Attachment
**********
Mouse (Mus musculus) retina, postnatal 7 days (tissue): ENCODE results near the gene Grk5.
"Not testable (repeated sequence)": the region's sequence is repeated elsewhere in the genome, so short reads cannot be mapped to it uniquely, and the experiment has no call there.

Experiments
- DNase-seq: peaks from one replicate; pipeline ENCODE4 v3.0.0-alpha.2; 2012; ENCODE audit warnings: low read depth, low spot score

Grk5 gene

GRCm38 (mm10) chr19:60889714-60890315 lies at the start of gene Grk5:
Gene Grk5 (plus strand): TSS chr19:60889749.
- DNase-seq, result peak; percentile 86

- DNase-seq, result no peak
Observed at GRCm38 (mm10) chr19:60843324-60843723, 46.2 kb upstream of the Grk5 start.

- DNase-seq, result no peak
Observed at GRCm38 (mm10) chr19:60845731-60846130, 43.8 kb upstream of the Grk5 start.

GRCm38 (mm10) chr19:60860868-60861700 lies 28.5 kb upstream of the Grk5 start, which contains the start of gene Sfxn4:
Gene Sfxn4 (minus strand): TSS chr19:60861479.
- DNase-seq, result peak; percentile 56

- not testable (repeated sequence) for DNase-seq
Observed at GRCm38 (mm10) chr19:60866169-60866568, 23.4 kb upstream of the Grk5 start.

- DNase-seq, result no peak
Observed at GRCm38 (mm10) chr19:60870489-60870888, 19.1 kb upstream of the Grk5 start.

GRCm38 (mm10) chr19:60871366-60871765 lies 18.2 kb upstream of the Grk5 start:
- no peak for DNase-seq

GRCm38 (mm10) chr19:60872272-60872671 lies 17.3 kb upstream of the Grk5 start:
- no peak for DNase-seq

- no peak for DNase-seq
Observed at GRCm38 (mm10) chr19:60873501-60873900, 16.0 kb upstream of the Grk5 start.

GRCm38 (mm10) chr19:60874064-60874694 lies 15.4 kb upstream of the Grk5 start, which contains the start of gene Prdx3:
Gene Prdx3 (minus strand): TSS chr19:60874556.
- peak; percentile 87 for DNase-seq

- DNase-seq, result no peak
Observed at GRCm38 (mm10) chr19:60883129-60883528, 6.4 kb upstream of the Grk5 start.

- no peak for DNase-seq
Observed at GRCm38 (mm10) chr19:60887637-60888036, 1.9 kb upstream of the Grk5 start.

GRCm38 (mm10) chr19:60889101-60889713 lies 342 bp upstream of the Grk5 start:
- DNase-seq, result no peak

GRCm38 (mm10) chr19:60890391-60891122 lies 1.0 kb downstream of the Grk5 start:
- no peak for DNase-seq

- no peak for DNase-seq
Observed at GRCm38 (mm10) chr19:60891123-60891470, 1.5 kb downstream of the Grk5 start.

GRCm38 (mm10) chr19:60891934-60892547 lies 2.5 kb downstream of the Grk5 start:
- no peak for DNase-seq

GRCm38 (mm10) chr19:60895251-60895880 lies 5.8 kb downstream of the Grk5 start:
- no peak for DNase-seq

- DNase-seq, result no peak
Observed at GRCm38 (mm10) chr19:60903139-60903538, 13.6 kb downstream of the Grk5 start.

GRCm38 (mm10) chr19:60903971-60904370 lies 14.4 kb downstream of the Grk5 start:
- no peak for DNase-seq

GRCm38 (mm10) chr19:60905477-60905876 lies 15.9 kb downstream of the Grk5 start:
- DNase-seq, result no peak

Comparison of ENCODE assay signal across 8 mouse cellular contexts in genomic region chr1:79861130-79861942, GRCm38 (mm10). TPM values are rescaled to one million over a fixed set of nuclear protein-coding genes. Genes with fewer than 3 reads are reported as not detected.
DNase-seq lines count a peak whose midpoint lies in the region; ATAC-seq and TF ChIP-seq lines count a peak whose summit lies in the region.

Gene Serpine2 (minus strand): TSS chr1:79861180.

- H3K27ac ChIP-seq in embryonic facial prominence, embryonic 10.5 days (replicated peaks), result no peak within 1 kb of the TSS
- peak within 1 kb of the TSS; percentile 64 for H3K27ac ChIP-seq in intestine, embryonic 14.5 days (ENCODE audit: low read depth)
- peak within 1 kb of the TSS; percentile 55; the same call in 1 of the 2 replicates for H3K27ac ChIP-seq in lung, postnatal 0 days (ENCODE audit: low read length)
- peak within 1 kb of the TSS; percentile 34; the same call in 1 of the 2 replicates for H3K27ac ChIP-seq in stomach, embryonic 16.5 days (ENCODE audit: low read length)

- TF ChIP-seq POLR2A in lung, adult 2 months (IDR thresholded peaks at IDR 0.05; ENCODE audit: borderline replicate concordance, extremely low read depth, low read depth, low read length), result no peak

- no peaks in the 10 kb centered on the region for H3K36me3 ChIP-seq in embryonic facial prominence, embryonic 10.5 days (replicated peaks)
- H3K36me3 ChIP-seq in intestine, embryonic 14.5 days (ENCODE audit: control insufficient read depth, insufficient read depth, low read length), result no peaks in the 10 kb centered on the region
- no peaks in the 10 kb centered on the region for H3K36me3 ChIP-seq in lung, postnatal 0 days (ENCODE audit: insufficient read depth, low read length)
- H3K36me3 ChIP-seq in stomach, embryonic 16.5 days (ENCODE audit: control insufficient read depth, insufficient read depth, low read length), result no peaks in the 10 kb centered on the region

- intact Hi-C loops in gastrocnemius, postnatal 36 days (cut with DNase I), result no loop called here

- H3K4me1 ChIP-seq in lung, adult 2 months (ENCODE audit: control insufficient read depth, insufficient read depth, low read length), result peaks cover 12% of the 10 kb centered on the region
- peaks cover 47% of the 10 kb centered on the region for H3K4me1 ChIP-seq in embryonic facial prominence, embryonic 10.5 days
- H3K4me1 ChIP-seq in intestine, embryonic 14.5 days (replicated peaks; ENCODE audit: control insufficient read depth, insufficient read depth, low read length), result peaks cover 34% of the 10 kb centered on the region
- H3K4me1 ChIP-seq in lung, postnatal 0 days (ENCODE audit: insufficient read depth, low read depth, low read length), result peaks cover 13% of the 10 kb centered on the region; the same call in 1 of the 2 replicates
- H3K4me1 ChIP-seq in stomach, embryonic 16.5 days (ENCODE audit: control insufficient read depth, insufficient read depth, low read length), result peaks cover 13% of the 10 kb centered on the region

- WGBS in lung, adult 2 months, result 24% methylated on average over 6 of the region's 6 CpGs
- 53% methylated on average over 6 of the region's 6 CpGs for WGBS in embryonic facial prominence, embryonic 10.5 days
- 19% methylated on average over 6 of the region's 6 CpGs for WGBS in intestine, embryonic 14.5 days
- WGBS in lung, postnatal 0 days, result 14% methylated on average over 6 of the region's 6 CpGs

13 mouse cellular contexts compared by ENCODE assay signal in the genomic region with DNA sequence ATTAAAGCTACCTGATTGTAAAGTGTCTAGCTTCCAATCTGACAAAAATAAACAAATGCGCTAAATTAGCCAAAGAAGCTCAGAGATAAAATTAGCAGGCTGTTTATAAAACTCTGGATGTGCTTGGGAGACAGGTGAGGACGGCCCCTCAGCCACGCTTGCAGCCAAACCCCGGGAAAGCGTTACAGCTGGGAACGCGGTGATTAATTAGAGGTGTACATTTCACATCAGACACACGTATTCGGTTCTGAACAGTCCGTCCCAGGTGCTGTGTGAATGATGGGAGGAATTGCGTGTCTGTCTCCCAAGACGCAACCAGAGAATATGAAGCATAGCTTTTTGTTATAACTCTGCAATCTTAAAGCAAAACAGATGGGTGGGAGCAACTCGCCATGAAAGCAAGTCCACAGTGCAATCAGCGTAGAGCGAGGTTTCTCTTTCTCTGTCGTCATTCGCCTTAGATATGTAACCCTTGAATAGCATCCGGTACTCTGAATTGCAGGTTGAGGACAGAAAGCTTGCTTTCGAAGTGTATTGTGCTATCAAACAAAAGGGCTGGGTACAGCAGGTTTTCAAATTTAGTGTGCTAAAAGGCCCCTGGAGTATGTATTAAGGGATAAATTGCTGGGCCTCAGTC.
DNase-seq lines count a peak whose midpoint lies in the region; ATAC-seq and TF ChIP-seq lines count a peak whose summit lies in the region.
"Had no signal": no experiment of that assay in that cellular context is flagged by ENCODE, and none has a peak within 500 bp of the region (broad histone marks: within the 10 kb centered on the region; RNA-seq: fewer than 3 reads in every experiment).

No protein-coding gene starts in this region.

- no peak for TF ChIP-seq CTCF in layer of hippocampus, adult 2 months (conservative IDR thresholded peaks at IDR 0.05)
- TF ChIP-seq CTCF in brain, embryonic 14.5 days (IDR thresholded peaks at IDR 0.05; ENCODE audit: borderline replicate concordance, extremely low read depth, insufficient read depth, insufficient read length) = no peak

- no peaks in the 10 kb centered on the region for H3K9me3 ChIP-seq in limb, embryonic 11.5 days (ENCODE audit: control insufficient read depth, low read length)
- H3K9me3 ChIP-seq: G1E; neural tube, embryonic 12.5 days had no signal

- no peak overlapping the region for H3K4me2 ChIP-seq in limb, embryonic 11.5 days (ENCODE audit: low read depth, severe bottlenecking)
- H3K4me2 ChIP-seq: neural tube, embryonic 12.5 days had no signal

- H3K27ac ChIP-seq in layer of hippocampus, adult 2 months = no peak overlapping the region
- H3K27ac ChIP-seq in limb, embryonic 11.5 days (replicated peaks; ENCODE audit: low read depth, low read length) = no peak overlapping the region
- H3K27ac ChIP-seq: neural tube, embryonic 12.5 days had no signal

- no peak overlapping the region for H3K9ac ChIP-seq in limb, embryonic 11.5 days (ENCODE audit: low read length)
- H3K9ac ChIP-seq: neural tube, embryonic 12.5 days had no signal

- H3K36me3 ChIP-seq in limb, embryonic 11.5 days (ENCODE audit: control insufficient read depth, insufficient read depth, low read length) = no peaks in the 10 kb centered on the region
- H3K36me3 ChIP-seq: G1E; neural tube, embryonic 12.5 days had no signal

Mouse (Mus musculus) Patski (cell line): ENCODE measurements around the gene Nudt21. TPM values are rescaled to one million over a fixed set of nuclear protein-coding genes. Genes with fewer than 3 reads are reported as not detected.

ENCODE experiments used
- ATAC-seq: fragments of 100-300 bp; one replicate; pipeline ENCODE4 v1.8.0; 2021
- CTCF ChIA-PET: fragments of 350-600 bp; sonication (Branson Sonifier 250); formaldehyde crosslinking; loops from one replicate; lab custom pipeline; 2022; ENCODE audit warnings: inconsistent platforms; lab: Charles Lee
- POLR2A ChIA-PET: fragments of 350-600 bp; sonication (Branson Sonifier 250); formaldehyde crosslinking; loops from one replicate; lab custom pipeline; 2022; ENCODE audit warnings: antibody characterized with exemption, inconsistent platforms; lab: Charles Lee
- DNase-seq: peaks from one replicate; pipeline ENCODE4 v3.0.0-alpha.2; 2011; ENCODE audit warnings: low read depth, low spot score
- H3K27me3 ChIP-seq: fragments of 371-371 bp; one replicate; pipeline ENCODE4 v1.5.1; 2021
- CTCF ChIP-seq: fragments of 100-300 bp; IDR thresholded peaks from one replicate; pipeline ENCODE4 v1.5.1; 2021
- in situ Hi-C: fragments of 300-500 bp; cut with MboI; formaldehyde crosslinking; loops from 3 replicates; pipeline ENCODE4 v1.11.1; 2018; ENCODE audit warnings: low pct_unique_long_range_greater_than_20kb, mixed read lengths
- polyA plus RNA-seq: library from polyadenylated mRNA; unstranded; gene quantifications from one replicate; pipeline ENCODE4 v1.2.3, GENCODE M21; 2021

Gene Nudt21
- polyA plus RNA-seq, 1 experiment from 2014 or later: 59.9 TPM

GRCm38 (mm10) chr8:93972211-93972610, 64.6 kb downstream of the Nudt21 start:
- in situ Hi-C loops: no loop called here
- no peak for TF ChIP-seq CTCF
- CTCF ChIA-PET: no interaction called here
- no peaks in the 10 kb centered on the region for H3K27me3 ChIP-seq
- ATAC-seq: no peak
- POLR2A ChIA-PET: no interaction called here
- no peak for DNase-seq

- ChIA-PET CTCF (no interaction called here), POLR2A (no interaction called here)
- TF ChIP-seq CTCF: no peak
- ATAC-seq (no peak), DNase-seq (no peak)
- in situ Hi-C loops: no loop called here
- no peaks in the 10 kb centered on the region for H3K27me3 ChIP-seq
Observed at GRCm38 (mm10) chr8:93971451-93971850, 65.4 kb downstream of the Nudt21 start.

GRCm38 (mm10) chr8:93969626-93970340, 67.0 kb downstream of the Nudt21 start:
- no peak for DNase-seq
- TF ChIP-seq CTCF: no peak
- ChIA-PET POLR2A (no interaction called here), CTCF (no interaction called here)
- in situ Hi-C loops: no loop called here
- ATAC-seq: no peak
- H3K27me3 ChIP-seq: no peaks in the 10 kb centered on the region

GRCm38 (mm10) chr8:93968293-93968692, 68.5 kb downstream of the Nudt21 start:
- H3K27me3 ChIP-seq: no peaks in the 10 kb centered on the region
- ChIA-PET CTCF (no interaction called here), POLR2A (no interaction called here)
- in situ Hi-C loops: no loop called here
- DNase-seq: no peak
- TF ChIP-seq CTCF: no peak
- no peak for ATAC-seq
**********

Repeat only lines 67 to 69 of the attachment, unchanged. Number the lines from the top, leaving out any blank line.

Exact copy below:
- WGBS in lung, adult 2 months, result 24% methylated on average over 6 of the region's 6 CpGs
- 53% methylated on average over 6 of the region's 6 CpGs for WGBS in embryonic facial prominence, embryonic 10.5 days
- 19% methylated on average over 6 of the region's 6 CpGs for WGBS in intestine, embryonic 14.5 days